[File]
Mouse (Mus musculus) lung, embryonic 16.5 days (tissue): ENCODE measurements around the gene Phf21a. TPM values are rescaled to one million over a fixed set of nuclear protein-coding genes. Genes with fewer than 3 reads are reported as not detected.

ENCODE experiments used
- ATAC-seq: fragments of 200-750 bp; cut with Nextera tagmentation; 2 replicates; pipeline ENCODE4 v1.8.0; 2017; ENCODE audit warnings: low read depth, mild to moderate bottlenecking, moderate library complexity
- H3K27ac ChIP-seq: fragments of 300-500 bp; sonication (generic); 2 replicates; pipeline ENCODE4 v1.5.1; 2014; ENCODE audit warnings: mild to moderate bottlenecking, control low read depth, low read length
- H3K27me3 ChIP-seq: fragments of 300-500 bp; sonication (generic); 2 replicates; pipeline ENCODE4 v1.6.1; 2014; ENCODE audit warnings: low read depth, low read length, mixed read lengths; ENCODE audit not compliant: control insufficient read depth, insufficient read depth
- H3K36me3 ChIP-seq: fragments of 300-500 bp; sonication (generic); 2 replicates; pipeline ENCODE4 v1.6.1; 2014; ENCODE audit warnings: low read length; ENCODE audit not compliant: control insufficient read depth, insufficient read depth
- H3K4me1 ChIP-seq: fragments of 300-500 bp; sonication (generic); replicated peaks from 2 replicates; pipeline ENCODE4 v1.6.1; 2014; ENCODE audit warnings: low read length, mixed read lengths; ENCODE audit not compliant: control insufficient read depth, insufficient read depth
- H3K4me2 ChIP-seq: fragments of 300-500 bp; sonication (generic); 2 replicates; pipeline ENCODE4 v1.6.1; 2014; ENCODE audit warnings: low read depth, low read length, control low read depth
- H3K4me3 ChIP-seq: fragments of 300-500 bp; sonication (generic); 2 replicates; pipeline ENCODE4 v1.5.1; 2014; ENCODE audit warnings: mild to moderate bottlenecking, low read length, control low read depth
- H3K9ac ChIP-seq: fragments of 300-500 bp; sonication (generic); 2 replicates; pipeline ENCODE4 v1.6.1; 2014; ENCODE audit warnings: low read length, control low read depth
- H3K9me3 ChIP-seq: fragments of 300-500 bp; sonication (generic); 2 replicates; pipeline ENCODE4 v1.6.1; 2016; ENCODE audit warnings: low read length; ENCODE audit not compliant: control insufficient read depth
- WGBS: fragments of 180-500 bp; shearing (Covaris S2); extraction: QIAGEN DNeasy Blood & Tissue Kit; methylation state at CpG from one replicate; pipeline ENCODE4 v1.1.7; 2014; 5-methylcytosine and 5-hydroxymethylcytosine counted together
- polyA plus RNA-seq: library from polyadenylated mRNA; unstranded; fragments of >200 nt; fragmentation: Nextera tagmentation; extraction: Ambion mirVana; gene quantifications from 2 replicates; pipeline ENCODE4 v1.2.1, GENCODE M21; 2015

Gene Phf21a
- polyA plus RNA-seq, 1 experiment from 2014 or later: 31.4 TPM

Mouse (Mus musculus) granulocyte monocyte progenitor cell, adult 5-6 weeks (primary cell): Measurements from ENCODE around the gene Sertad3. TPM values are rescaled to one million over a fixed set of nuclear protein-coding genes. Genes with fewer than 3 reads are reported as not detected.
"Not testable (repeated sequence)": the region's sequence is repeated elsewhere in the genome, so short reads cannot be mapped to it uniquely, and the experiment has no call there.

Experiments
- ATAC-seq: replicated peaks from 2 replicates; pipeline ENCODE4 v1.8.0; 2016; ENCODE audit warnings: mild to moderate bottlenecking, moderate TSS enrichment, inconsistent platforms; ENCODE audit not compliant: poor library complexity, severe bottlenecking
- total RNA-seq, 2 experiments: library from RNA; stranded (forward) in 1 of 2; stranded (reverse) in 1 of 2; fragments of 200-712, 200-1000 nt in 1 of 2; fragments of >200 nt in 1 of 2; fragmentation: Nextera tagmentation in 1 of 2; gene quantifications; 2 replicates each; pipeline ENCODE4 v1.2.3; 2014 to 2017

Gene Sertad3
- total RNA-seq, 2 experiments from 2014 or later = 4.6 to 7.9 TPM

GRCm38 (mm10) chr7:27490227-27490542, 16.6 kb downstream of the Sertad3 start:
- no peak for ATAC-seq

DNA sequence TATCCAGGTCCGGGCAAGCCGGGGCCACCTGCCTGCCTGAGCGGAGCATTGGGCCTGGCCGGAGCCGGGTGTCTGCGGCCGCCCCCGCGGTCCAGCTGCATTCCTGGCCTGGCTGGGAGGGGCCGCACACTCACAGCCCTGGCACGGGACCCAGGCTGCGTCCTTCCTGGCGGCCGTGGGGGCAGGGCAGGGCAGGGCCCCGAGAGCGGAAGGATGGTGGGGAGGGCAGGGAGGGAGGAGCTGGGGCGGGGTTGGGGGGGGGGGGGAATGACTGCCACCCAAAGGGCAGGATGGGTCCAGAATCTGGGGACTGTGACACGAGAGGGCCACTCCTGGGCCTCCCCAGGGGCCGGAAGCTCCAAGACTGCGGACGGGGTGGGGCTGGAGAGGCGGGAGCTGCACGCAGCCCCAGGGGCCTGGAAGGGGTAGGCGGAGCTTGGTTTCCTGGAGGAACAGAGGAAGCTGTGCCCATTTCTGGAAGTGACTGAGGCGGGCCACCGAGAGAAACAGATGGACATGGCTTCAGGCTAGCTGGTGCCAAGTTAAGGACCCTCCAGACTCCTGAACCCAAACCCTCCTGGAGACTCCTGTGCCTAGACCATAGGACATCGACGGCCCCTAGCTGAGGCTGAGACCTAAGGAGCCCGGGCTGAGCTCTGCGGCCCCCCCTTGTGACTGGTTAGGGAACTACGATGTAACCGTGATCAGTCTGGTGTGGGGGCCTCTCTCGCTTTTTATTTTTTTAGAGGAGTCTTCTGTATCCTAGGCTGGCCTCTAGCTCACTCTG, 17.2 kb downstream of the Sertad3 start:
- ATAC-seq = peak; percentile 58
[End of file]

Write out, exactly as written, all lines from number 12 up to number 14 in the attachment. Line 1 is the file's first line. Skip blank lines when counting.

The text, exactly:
- WGBS: fragments of 180-500 bp; shearing (Covaris S2); extraction: QIAGEN DNeasy Blood & Tissue Kit; methylation state at CpG from one replicate; pipeline ENCODE4 v1.1.7; 2014; 5-methylcytosine and 5-hydroxymethylcytosine counted together
- polyA plus RNA-seq: library from polyadenylated mRNA; unstranded; fragments of >200 nt; fragmentation: Nextera tagmentation; extraction: Ambion mirVana; gene quantifications from 2 replicates; pipeline ENCODE4 v1.2.1, GENCODE M21; 2015

Gene Phf21a